Christian Christensen, owner of Bluestone Development.

Christian Christensen, owner of Bluestone Development.

“We have done condos, townhomes, row homes, historic renovations…” says Christensen, “but our focus right now is on apartments…all urban. Part of that is due to the market and part of it is due to our passion for apartments.” While the Old Market has been for years the go-to location for urban living, Christensen says that things are changing, especially with the development of Midtown Crossing. “Basically, anything east of I-680 are projects that we look at.”

With his primary customers being Generation Y, Christensen says that price is a big concern. “To make [these spaces] affordable, you’ve got to work hard on floor plans.” He explains that most developers today are designing smaller floor plans because, not only are they more reasonably priced, but “people are heading toward a no-waste type of living.”

“When you look at how homes were developed 15 years ago, you really only utilize 60 percent of your home on a daily basis. The other 40 percent you’re paying for, but not really utilizing it. It’s the same thing with apartments.”

Combine this with the fact that fewer people are living with roommates, these highly sought-after urban apartments are becoming more accessible to people who, a few years ago, could only dream of living in these locations.31273_0279_Web

Jerry Banks, portfolio director of real estate for NewStreet Properties, LLC, also works with developing and remodeling apartments, as well as retail and office spaces. The Omaha-based company owns properties all over the country, including Tiburon View and Huntington Park Apartments in Omaha,. While NewStreet does not develop urban locations and his tenants tend to range from 20- and 30-somethings to empty nesters, Banks says that his tenants are also looking for scaled-down floor plans. “We’re seeing more and more trends toward smaller units, both in studios and one bedrooms.”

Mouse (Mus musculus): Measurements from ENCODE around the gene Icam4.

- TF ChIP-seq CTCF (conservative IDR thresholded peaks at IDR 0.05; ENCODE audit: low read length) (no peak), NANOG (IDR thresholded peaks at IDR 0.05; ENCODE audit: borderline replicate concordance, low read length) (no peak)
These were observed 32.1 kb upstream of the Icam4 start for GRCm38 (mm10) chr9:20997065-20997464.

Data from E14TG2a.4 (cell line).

Safety and security is another big focus of his tenants, says Banks. “That’s always been and will continue to be a very important renter requirement…very high on the list.”

To meet the demands of his residents, Banks says that NewStreet has been actively addressing a variety of security concerns, including changing all exterior lighting to brighter, more efficient LED bulbs, as well as implementing new, fully automated locks for all their apartments.

Banks refers to the possible security breach of buildings that have master keys or by former residents who may have had copies of keys made in the past. “None of our apartments have a master key of any type…we’ve de-mastered 100 percent of all the locks on all of our properties.” Each key is also tracked by a bar code, allowing the property owner to know who has borrowed a key and when that key was returned.31294_0219_Web

“We put a real emphasis on safety and security for our residents,” says Banks. “These are just some things that most residents don’t see and think about but just take for granted.”

Both Christensen and Banks say that their tenants are looking for convenience and ways to make their lives easier. Fitness facilities, both indoor and outdoor, as well as pet-friendly spaces and amenities, fire pits, and plenty of grilling areas for entertaining are options that NewStreet is providing to their residents.

Bluestone is exploring the options of adding a hot yoga studio, as well as the possibility of shared gaming rooms and a community kitchen that may provide cooking lessons and opportunities for socializing.

Both Christensen and Banks say that customer service is their main priority. “Going forward, everyone is going to have to look at their operation and see how they can deliver outrageous service,” says Christensen. “Because that’s what our customers get when they go to other places. They go to Starbucks…they go to Urban Outfitters…they get outrageous service. They can expect that service where they live.”

Strict Banking Requirements

Photography by Bill Sitzmann and Great Western Bank